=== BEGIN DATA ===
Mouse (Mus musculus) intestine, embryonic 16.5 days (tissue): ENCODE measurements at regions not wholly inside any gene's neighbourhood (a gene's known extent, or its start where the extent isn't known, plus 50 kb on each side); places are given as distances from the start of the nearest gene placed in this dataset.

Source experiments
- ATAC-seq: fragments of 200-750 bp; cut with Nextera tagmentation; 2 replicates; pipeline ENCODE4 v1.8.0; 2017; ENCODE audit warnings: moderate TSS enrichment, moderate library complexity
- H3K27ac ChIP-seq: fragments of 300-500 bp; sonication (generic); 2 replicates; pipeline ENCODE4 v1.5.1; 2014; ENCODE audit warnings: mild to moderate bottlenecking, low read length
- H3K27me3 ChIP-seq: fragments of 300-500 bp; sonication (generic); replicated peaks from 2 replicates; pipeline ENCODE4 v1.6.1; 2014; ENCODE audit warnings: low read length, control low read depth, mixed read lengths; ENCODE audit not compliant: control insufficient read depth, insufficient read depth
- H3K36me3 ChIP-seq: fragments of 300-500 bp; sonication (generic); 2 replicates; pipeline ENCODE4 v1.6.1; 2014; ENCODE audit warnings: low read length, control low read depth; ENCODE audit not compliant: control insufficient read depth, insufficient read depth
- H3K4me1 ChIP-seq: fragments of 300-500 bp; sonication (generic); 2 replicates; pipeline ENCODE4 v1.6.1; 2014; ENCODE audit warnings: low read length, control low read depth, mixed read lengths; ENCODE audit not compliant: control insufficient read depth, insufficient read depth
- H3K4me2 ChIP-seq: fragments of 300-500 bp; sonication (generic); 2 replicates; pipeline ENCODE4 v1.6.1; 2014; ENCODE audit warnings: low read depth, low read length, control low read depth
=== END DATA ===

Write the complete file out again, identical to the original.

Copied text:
Mouse (Mus musculus) intestine, embryonic 16.5 days (tissue): ENCODE measurements at regions not wholly inside any gene's neighbourhood (a gene's known extent, or its start where the extent isn't known, plus 50 kb on each side); places are given as distances from the start of the nearest gene placed in this dataset.

Source experiments
- ATAC-seq: fragments of 200-750 bp; cut with Nextera tagmentation; 2 replicates; pipeline ENCODE4 v1.8.0; 2017; ENCODE audit warnings: moderate TSS enrichment, moderate library complexity
- H3K27ac ChIP-seq: fragments of 300-500 bp; sonication (generic); 2 replicates; pipeline ENCODE4 v1.5.1; 2014; ENCODE audit warnings: mild to moderate bottlenecking, low read length
- H3K27me3 ChIP-seq: fragments of 300-500 bp; sonication (generic); replicated peaks from 2 replicates; pipeline ENCODE4 v1.6.1; 2014; ENCODE audit warnings: low read length, control low read depth, mixed read lengths; ENCODE audit not compliant: control insufficient read depth, insufficient read depth
- H3K36me3 ChIP-seq: fragments of 300-500 bp; sonication (generic); 2 replicates; pipeline ENCODE4 v1.6.1; 2014; ENCODE audit warnings: low read length, control low read depth; ENCODE audit not compliant: control insufficient read depth, insufficient read depth
- H3K4me1 ChIP-seq: fragments of 300-500 bp; sonication (generic); 2 replicates; pipeline ENCODE4 v1.6.1; 2014; ENCODE audit warnings: low read length, control low read depth, mixed read lengths; ENCODE audit not compliant: control insufficient read depth, insufficient read depth
- H3K4me2 ChIP-seq: fragments of 300-500 bp; sonication (generic); 2 replicates; pipeline ENCODE4 v1.6.1; 2014; ENCODE audit warnings: low read depth, low read length, control low read depth